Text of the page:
The House of Representatives went into recess for 10 days Feb. 15 without acting on President George W. Bush’s demand that they extend his sweeping authority to engage in warrantless spying under the Foreign Intelligence Surveillance Act (FISA). Bush’s legislation also granted retroactive immunity to AT&T, Verizon and other telecommunications companies that collaborated in spying on innocent Americans.

The day before they went home, the lawmakers voted 223 to 32 to hold in contempt two of Bush’s closest advisers—White House Chief of Staff Joshua B. Bolten and White House Counsel Harriet E. Miers for hiding behind Bush’s claim of “executive privilege” in refusing to testify about the White House role in the Dec. 7, 2006 firing of seven U.S. attorneys. The U.S. attorneys massacre, critics charge, was an attempt to turn officials in the Justice Department into gendarmes of the Republican, corporate, rightwing agenda.

Bolten and Miers defied repeated House and Senate subpoenas last year ordering them to appear and testify. The Bush Administration offered to let the officials testify as long they they were not under oath and no transcript was taken. During debate on the contempt resolution, Feb. 14, House Speaker Nancy Pelosi (D-Calif.) retorted, “This is beyond arrogance. It is hubris taken to its ultimate degree.”

That contempt citation and the refusal to be stampeded on FISA were a clear signal that House Democrats have decided to stand and fight Bush fear and intimidation tactics in a crucial election year.

The extraordinary powers to intercept without warrants e-mails and telephone calls under FISA was approved last August as part of the misnamed “Protect America Act.” It was set to expire Feb. 16. Bush demanded that the lawmakers approve his bill making permanent his authority to engage in this spying, claiming the nation faces terror strikes that would make the September 11, 2001 attack “pale by comparison.”

House Intelligence Committee Chair Silvestre Reyes (D-Texas) told his colleagues, “I for one, do not intend to back down – not to the terrorists and not to anyone including a president who wants us to cower in fear. We are a strong nation. We cannot allow ourselves to be scared into suspending the Constitution.”

Earlier, the Senate voted 68 to 29 to rubberstamp Bush’s bill. Senators shot down an amendment by Sen. Christopher Dodd (D-Conn.) to remove language granting immunity from lawsuits for corporations that went along with the electronic spying.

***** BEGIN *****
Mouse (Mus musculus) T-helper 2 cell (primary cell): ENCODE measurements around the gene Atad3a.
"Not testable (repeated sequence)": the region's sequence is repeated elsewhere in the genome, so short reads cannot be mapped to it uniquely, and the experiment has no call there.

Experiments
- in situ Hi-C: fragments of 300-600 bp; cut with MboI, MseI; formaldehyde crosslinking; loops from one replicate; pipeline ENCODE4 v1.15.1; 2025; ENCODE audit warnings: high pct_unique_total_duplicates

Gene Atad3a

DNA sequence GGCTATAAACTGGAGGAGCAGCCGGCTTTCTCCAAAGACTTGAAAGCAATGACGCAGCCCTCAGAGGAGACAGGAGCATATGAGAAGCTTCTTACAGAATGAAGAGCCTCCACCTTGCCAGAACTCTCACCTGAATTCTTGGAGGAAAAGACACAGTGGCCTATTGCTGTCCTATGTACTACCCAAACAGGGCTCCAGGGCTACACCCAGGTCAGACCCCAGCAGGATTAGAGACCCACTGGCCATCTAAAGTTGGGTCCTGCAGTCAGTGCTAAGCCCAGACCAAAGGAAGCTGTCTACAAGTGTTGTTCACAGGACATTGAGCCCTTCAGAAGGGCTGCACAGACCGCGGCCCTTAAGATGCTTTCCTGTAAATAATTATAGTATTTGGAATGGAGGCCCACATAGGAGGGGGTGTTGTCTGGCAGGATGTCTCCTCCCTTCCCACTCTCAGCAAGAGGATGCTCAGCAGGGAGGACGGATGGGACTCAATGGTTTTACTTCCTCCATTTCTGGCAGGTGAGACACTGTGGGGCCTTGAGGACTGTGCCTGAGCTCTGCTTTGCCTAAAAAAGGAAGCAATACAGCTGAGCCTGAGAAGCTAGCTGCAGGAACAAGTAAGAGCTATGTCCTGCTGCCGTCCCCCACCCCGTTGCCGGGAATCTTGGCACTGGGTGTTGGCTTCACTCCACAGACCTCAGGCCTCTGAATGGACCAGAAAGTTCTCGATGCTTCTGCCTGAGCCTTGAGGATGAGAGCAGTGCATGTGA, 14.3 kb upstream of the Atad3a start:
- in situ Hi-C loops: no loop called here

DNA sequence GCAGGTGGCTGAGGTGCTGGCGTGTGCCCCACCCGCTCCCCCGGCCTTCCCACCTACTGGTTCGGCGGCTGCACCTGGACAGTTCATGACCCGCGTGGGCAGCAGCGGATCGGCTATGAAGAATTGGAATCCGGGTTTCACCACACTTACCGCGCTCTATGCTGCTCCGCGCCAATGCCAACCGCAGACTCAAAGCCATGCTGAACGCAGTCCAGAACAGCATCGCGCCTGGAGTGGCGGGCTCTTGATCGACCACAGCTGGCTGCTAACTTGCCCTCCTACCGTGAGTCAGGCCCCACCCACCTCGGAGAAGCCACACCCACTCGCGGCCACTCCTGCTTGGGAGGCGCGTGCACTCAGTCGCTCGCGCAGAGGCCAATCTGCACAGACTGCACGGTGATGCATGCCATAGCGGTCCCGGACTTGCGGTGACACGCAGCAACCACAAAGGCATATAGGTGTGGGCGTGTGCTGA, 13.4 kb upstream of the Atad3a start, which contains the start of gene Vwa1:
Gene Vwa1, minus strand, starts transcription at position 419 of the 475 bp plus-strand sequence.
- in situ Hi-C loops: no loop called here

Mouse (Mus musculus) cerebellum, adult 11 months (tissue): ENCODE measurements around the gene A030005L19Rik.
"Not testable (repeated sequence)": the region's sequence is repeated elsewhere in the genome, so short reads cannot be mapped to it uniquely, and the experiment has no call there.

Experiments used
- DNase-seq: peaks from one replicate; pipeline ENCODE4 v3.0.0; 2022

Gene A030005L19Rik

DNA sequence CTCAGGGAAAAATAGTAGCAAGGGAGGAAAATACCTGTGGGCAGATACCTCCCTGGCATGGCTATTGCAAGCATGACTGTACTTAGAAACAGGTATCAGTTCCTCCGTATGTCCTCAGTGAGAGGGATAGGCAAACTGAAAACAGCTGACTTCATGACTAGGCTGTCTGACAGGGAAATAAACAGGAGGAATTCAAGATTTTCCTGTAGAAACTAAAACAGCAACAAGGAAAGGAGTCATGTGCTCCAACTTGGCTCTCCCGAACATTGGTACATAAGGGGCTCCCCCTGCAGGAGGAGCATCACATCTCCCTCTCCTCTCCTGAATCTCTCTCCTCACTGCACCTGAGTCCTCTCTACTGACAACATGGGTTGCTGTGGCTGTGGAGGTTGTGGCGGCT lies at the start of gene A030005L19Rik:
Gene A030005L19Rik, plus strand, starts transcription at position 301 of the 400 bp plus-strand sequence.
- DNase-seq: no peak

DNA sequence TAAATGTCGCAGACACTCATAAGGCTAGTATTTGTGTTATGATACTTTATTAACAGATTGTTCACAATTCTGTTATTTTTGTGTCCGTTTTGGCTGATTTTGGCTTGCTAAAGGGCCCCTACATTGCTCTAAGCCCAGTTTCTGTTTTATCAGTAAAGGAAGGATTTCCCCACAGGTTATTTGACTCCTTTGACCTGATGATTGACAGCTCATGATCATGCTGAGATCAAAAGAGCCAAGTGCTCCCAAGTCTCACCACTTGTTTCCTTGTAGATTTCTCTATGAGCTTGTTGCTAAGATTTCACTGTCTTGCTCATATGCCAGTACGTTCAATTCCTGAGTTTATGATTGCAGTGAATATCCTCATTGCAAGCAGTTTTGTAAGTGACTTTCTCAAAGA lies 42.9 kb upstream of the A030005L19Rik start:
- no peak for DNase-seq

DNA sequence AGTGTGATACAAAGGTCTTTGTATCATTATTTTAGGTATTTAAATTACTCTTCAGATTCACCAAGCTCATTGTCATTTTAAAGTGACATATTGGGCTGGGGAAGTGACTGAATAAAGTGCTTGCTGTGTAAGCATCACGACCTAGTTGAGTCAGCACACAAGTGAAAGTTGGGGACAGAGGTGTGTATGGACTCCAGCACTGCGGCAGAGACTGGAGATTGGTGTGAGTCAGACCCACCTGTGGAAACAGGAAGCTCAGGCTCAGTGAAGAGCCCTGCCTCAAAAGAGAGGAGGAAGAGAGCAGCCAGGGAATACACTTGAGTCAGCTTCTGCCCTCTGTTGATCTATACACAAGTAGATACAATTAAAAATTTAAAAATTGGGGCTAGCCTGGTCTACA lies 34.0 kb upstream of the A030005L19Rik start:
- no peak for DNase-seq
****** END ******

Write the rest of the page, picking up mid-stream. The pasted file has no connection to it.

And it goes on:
The showdown in the Senate came just before the Feb. 12 “Potomoc Primary.” Republican Sen. John McCain (R-Ariz.) returned from presidential campaigning to vote for Bush’s spy bill. “We need it,” McCain said. “I think its disgraceful that the House did not act and this is going to lapse.”

Sen. Hillary Clinton (D-N.Y.) was campaigning for the Democratic presidential nomination in the nation’s capital but did not return to the Senate to vote against the FISA bill.

Sen. Barack Obama (D-Ill.) came to the Senate floor and voted in support of a filibuster against the repressive bill. “No one should get a free pass to violate the basic civil liberties of the American people – not the president of the United States and not the telecommunications companies that fell in line with his warrantless surveillance program,” Obama said.

The Illinois Senator, frontrunner for the Democratic presidential nomination, praised the “grassroots movement” that has “pushed this issue to the forefront…You have sent a message to the halls of power that the American people will not permit the abuse of power.”

Obama vowed when elected president “to stand with you in the fights to come” in defense of the Constitution and the rule of law.

Even Republican Senate Minority Leader Mitch McConnell (R-Ky.) admitted in an NPR interview that Bush was engaging in scare tactics. The original FISA legislation extended warrantless surveillance authority until at least August or September. The “real issue,” McConnell said, “is liability protection for the private sector.”

Democratic leaders attempted to push through a temporary 21-day extension of the FISA program without language immunizing AT&T and Verizon. But 195 Republicans voted no, and Bush vowed to veto it. Only his blank check version was acceptable.

MSNBC commentator, Keith Olbermann, praised the lawmakers for going into recess, “leaving Bush to twist slowly, slowly in a wind of his own making.” Bush’s threat to veto the 21-day extension proves the fakery of his “daily message of fear” that the Democrats were leaving the nation open to terrorism, he said. “You’re a fascist,” Olbermann snapped. “One thing we know about Big Brother, Mr. Bush, is that he – you – is a liar…We will not fear because Mr. George W. Bush wants us to fear.”

Caroline Frederickson, legislative director of the American Civil Liberties Union spoke in somewhat more sedate language. “The House leadership has shown real courage by standing up to the President, in the face of misleading attacks and intimidation and they must be commended,” she said at a Washington news conference. “Everybody – including the President – knows America will be safe once the Protect America Act expires. That’s why he was willing to veto an extension.”